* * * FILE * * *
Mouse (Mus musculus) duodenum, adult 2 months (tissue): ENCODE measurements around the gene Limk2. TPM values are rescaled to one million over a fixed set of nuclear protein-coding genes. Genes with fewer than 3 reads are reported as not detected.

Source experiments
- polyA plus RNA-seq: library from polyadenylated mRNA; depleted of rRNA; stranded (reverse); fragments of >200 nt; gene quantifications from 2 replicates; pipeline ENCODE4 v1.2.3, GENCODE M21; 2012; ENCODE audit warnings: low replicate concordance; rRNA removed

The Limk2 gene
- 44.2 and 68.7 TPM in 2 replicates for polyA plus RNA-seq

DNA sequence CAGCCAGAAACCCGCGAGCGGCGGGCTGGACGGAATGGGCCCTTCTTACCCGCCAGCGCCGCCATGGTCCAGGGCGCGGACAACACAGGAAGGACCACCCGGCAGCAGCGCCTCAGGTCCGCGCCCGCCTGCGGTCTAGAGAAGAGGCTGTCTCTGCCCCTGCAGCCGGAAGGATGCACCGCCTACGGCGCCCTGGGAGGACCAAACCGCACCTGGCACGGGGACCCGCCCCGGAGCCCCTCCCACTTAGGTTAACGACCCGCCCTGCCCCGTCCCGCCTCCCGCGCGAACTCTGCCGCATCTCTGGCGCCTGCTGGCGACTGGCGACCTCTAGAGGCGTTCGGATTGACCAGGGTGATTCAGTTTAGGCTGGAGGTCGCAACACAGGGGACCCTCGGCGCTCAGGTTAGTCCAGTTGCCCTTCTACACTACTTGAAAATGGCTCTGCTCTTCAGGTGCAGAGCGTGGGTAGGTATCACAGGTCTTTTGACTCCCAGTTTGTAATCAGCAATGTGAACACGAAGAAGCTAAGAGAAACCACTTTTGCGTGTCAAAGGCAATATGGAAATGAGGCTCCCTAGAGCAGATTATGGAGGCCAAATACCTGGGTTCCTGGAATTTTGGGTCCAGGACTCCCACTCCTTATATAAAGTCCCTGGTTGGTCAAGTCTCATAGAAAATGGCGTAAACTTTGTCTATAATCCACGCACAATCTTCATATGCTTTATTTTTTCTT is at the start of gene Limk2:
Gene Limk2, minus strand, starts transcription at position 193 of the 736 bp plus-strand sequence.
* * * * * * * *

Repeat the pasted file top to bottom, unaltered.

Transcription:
Mouse (Mus musculus) duodenum, adult 2 months (tissue): ENCODE measurements around the gene Limk2. TPM values are rescaled to one million over a fixed set of nuclear protein-coding genes. Genes with fewer than 3 reads are reported as not detected.

Source experiments
- polyA plus RNA-seq: library from polyadenylated mRNA; depleted of rRNA; stranded (reverse); fragments of >200 nt; gene quantifications from 2 replicates; pipeline ENCODE4 v1.2.3, GENCODE M21; 2012; ENCODE audit warnings: low replicate concordance; rRNA removed

The Limk2 gene
- 44.2 and 68.7 TPM in 2 replicates for polyA plus RNA-seq

DNA sequence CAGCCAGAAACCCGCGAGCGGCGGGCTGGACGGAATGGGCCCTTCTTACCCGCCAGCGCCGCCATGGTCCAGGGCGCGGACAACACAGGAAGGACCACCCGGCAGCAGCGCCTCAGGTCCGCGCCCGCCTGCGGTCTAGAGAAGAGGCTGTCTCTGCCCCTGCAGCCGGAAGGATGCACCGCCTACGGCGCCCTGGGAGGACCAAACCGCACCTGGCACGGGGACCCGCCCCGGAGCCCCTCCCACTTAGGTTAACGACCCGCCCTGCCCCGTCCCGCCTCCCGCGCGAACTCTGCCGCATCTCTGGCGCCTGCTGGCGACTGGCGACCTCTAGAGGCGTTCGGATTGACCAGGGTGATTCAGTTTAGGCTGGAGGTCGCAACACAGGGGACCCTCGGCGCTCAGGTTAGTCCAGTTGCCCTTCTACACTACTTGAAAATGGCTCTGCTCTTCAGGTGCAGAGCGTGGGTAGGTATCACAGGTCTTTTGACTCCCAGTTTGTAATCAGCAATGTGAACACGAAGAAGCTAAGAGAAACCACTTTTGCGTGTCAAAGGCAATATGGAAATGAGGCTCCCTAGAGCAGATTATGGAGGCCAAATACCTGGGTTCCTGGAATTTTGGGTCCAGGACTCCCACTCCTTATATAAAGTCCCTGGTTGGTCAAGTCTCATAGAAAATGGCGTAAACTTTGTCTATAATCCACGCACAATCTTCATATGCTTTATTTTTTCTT is at the start of gene Limk2:
Gene Limk2, minus strand, starts transcription at position 193 of the 736 bp plus-strand sequence.